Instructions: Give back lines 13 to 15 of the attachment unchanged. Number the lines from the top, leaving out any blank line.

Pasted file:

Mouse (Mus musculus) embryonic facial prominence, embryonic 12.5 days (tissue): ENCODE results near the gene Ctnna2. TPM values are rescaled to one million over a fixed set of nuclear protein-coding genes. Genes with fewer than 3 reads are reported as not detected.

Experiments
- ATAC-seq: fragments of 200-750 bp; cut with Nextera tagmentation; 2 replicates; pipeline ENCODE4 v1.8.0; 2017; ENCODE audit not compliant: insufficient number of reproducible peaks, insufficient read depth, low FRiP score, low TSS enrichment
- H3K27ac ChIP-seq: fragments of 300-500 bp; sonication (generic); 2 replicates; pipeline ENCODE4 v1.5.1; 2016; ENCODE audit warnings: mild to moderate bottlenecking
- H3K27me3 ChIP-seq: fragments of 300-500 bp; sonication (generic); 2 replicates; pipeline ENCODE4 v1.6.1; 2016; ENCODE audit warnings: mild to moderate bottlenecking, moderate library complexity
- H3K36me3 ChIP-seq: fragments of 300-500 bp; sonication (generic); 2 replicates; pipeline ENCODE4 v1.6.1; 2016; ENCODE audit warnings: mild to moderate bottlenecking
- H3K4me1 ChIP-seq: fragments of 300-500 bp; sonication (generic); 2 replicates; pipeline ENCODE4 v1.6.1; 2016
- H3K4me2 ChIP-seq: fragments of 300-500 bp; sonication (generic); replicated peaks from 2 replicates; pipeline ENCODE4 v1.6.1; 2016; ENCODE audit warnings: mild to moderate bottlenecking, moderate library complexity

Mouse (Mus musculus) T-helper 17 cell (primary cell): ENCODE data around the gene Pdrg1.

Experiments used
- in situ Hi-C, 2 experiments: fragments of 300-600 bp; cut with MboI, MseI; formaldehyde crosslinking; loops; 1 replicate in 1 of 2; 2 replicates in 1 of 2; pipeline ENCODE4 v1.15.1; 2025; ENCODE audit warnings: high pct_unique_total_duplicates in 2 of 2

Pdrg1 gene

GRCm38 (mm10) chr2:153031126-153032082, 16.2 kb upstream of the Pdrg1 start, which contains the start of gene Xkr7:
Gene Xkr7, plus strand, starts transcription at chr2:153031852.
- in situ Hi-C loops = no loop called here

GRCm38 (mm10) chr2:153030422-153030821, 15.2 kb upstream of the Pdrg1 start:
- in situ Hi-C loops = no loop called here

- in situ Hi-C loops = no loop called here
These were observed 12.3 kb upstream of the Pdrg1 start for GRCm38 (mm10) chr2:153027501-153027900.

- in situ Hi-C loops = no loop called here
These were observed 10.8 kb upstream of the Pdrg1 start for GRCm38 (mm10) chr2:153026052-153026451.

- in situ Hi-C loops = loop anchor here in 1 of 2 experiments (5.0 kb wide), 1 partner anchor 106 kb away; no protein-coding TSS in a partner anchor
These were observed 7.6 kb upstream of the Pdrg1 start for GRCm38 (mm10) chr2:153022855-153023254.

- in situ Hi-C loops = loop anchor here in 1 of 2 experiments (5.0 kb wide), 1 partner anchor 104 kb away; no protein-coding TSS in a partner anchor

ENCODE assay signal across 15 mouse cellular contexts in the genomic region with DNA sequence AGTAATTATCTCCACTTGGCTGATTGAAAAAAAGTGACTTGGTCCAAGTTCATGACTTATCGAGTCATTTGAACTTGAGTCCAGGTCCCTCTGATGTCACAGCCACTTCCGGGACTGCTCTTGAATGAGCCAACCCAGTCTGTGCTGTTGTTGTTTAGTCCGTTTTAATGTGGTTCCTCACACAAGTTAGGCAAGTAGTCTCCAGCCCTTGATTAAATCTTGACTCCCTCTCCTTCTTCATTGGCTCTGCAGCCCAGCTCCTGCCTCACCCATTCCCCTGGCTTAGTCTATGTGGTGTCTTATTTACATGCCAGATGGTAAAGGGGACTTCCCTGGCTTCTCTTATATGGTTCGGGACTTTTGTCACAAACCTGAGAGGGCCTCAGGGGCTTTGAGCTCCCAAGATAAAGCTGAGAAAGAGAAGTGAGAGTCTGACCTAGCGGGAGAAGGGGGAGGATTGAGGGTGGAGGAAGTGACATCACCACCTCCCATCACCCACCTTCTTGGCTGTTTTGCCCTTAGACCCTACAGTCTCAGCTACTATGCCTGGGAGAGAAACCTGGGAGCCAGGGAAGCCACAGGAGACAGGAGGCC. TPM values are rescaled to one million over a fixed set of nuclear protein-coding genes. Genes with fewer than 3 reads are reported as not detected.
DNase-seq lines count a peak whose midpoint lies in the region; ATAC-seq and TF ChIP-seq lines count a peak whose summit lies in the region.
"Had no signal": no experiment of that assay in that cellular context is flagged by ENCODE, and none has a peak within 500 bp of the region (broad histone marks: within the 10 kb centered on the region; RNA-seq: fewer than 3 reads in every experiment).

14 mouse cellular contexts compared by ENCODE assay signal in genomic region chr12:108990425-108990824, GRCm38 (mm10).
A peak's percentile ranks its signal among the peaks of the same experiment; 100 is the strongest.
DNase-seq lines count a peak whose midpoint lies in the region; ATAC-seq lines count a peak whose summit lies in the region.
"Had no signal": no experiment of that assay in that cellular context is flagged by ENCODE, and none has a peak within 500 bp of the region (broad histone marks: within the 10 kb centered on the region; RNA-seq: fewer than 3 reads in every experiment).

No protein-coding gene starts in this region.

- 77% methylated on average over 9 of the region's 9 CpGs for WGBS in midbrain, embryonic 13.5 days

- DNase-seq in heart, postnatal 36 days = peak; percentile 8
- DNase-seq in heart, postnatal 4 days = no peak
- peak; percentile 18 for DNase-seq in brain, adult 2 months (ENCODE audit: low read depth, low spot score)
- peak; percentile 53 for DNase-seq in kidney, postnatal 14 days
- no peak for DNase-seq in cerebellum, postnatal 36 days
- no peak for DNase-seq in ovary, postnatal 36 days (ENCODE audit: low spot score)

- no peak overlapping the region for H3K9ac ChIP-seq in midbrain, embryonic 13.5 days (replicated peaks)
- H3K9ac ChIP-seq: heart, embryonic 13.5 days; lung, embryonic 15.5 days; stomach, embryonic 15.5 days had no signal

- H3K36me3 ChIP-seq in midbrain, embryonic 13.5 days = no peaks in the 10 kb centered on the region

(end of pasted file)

GRCm38 (mm10) chr2:153031126-153032082, 16.2 kb upstream of the Pdrg1 start, which contains the start of gene Xkr7:
Gene Xkr7, plus strand, starts transcription at chr2:153031852.
- in situ Hi-C loops = no loop called here